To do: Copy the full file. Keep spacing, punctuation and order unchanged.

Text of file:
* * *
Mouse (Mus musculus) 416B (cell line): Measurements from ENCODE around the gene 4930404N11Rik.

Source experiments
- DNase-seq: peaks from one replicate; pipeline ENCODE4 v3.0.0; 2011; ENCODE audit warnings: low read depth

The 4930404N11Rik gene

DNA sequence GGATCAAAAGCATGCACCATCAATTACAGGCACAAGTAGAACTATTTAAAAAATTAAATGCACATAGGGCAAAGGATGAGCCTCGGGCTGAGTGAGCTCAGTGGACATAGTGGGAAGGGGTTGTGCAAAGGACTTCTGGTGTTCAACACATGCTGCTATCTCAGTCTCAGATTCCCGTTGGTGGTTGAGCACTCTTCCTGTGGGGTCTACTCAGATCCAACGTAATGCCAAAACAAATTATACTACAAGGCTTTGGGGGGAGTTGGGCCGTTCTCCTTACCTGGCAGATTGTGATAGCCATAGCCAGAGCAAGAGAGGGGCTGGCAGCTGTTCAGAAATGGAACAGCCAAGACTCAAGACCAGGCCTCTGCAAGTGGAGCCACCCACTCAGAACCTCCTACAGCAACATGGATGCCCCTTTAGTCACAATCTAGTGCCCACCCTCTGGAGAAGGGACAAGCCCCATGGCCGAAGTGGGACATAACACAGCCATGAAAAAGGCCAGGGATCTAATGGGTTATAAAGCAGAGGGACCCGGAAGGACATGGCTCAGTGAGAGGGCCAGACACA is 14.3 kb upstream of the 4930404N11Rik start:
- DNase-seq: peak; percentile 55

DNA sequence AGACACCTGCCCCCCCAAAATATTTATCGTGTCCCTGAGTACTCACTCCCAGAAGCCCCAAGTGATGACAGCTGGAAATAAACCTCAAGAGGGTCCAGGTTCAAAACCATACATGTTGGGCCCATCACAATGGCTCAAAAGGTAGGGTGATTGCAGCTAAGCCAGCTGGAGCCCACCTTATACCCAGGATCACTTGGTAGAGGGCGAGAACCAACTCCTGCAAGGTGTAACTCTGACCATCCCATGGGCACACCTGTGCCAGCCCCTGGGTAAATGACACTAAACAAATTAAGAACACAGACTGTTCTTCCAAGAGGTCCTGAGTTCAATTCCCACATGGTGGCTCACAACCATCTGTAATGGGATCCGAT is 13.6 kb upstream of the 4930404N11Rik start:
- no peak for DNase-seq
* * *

Mouse (Mus musculus) 416B (cell line): Measurements from ENCODE around the gene 4930404N11Rik.

Source experiments
- DNase-seq: peaks from one replicate; pipeline ENCODE4 v3.0.0; 2011; ENCODE audit warnings: low read depth

The 4930404N11Rik gene

DNA sequence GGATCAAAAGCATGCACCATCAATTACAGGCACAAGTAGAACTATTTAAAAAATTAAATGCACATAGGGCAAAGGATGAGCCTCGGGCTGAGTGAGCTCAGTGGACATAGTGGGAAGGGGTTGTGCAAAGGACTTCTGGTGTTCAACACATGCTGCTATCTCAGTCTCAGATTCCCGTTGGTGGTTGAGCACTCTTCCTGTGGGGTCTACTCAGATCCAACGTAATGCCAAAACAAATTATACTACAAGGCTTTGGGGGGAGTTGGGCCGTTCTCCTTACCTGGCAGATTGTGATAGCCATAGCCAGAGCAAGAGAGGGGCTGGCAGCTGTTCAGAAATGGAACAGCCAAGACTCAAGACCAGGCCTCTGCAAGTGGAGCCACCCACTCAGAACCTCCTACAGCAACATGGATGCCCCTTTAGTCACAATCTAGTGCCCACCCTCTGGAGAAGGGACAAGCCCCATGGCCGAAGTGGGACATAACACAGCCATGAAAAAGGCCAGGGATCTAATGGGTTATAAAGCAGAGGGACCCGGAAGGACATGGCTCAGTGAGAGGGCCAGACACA is 14.3 kb upstream of the 4930404N11Rik start:
- DNase-seq: peak; percentile 55

DNA sequence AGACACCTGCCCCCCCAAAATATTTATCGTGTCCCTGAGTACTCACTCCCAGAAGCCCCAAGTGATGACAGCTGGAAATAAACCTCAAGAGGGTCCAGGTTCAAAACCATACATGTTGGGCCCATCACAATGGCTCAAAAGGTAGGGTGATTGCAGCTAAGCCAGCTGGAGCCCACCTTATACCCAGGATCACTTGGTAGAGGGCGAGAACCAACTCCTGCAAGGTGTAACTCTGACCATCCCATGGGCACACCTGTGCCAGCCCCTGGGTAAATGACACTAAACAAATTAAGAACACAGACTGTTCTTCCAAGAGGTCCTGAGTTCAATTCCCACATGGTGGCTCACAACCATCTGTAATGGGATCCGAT is 13.6 kb upstream of the 4930404N11Rik start:
- no peak for DNase-seq